5. #104
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    Your Right of Defense Against Unlawful Arrest

    Your Right of Defense Against Unlawful Arrest

    “Citizens may resist unlawful arrest to the point of taking an arresting officer's life if necessary.” Plummer v. State, 136 Ind. 306. This premise was upheld by the Supreme Court of the United States in the case: John Bad Elk v. U.S., 177 U.S. 529. The Court stated: “Where the officer is killed in the course of the disorder which naturally accompanies an attempted arrest that is resisted, the law looks with very different eyes upon the transaction, when the officer had the right to make the arrest, from what it does if the officer had no right. What may be murder in the first case might be nothing more than manslaughter in the other, or the facts might show that no offense had been committed.”

    “An arrest made with a defective warrant, or one issued without affidavit, or one that fails to allege a crime is within jurisdiction, and one who is being arrested, may resist arrest and break away. lf the arresting officer is killed by one who is so resisting, the killing will be no more than an involuntary manslaughter.” Housh v. People, 75 111. 491; reaffirmed and quoted in State v. Leach, 7 Conn. 452; State v. Gleason, 32 Kan. 245; Ballard v. State, 43 Ohio 349; State v Rousseau, 241 P. 2d 447; State v. Spaulding, 34 Minn. 3621.

    “When a person, being without fault, is in a place where he has a right to be, is violently assaulted, he may, without retreating, repel by force, and if, in the reasonable exercise of his right of self defense, his assailant is killed, he is justified.” Runyan v. State, 57 Ind. 80; Miller v. State, 74 Ind. 1.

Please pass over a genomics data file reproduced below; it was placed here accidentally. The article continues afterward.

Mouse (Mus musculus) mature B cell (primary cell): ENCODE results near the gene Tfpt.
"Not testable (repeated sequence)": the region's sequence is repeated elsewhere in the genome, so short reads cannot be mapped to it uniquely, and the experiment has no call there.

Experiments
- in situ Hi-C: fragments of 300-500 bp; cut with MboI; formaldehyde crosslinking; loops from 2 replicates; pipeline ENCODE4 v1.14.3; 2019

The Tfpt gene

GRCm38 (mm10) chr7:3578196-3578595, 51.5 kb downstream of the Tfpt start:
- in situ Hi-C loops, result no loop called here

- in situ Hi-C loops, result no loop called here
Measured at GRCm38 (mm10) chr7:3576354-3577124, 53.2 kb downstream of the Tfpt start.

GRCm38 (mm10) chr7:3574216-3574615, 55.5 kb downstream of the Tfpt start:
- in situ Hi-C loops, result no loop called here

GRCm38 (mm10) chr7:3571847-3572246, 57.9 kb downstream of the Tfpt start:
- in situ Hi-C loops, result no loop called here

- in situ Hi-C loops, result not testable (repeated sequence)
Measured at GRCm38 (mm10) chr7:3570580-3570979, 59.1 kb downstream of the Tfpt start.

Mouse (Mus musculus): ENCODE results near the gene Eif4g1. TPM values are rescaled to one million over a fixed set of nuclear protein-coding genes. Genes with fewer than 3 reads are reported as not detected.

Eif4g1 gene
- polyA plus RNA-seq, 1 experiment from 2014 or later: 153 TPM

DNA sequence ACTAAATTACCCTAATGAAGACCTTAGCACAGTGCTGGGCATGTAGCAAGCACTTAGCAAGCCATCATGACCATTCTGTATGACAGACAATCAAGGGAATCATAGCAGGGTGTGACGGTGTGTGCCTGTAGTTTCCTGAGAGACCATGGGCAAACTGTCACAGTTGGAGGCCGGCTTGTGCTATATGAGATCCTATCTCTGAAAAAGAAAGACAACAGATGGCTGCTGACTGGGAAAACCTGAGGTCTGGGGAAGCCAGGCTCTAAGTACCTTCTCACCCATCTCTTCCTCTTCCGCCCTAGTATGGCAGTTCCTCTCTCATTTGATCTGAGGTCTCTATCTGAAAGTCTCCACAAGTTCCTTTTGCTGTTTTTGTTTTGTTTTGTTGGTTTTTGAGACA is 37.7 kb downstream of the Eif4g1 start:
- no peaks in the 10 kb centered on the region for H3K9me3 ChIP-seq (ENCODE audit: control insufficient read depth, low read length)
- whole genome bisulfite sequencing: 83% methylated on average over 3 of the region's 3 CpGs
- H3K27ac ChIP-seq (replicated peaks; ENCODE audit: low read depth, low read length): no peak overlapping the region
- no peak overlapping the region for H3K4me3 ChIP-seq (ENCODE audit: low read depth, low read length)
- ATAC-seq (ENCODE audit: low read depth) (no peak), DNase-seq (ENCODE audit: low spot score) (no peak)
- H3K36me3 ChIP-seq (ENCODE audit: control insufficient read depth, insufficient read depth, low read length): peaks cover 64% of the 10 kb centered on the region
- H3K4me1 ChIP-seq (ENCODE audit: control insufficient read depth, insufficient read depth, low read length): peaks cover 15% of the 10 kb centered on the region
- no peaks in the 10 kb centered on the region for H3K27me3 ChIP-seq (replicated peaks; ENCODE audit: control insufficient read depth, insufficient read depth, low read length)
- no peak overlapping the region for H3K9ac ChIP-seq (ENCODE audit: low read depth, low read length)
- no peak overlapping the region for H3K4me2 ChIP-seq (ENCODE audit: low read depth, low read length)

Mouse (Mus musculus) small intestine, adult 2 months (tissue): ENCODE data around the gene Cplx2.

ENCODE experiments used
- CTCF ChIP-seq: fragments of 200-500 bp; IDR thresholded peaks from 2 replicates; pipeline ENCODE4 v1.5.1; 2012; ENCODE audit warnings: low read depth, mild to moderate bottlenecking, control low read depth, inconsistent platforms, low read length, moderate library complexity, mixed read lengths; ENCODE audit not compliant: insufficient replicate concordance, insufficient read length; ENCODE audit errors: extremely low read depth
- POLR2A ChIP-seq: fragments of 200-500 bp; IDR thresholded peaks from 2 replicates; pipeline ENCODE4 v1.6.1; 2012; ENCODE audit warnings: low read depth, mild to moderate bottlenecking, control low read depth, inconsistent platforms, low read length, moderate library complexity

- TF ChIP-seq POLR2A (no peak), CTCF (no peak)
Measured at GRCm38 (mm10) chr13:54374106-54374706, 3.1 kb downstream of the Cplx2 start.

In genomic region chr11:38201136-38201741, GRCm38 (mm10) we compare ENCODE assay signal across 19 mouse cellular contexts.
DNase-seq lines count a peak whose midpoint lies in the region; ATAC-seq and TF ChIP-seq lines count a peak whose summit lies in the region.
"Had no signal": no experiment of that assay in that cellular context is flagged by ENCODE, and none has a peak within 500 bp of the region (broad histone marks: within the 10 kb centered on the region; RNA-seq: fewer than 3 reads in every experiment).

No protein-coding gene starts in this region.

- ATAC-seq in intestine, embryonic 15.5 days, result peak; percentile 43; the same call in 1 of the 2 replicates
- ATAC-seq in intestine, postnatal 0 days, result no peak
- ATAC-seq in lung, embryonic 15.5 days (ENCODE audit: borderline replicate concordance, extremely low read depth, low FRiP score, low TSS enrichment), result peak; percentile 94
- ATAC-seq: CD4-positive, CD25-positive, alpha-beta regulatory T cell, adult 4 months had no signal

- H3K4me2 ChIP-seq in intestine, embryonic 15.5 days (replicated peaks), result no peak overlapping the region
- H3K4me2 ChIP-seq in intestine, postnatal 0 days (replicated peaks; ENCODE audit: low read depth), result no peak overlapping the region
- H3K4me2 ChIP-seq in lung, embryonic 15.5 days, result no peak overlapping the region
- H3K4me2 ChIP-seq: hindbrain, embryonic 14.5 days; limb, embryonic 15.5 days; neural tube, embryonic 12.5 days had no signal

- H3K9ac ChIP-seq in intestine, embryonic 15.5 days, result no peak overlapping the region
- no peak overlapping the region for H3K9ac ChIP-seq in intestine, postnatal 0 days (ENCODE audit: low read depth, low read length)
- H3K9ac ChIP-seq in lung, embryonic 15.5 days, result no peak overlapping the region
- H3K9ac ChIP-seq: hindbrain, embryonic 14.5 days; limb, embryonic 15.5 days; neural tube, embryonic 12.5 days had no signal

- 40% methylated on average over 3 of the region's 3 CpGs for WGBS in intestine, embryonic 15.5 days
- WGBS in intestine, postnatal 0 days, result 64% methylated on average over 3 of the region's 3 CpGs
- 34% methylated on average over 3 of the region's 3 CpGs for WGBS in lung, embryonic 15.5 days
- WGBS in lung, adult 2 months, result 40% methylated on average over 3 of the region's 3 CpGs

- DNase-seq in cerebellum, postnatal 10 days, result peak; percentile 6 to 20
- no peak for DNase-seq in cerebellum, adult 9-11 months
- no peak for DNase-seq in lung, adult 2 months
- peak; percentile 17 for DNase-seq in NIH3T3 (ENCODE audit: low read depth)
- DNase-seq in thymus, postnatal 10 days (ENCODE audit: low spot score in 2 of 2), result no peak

“These principles apply as well to an officer attempting to make an arrest, who abuses his authority and transcends the bounds thereof by the use of unnecessary force and violence, as they do to a private individual who unlawfully uses such force and violence.” Jones v. State, 26 Tex. App. I; Beaverts v. State, 4 Tex. App. 1 75; Skidmore v. State, 43 Tex. 93, 903.

    “An illegal arrest is an assault and battery. The person so attempted to be restrained of his liberty has the same right to use force in defending himself as he would in repelling any other assault and battery.” (State v. Robinson, 145 ME. 77, 72 ATL. 260).

    “Each person has the right to resist an unlawful arrest. In such a case, the person attempting the arrest stands in the position of a wrongdoer and may be resisted by the use of force, as in self- defense.” (State v. Mobley, 240 N.C. 476, 83 S.E. 2d 100).

    “One may come to the aid of another being unlawfully arrested, just as he may where one is being assaulted, molested, raped or kidnapped. Thus it is not an offense to liberate one from the unlawful custody of an officer, even though he may have submitted to such custody, without resistance.” (Adams v. State, 121 Ga. 16, 48 S.E. 910).

    “Story affirmed the right of self-defense by persons held illegally. In his own writings, he had admitted that ‘a situation could arise in which the checks-and-balances principle ceased to work and the various branches of government concurred in a gross usurpation.’ There would be no usual remedy by changing the law or passing an amendment to the Constitution, should the oppressed party be a minority. Story concluded, ‘If there be any remedy at all ... it is a remedy never provided for by human institutions.’ That was the ‘ultimate right of all human beings in extreme cases to resist oppression, and to apply force against ruinous injustice.’” (From Mutiny on the Amistad by Howard Jones, Oxford University Press, 1987, an account of the reading of the decision in the case by Justice Joseph Story of the Supreme Court.